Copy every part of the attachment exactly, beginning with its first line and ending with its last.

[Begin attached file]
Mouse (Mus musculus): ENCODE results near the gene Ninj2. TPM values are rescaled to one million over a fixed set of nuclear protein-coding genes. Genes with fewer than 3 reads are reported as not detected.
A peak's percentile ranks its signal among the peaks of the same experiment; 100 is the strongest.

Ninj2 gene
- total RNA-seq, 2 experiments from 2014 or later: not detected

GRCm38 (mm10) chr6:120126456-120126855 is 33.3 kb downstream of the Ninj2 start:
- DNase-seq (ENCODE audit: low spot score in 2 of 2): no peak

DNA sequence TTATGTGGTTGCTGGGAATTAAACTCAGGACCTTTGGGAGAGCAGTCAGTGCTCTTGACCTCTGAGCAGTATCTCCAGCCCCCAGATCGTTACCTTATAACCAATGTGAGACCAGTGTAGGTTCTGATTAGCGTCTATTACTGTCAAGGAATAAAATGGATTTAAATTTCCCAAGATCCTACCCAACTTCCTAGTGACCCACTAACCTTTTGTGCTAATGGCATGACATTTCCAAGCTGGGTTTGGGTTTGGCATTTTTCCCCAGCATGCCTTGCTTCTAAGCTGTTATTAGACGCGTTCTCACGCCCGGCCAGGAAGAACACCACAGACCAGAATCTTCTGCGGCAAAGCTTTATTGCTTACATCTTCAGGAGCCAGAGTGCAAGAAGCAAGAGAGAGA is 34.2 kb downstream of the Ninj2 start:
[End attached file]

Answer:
Mouse (Mus musculus): ENCODE results near the gene Ninj2. TPM values are rescaled to one million over a fixed set of nuclear protein-coding genes. Genes with fewer than 3 reads are reported as not detected.
A peak's percentile ranks its signal among the peaks of the same experiment; 100 is the strongest.

Ninj2 gene
- total RNA-seq, 2 experiments from 2014 or later: not detected

GRCm38 (mm10) chr6:120126456-120126855 is 33.3 kb downstream of the Ninj2 start:
- DNase-seq (ENCODE audit: low spot score in 2 of 2): no peak

DNA sequence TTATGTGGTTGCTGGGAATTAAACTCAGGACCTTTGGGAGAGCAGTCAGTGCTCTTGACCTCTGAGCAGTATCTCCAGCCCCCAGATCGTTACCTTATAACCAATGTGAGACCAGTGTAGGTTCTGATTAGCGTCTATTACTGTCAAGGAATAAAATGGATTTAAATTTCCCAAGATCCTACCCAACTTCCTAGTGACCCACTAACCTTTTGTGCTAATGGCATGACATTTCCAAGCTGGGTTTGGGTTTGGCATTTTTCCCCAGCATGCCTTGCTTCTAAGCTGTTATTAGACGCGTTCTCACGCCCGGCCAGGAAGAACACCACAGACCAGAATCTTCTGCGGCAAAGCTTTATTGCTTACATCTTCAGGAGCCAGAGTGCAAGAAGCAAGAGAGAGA is 34.2 kb downstream of the Ninj2 start: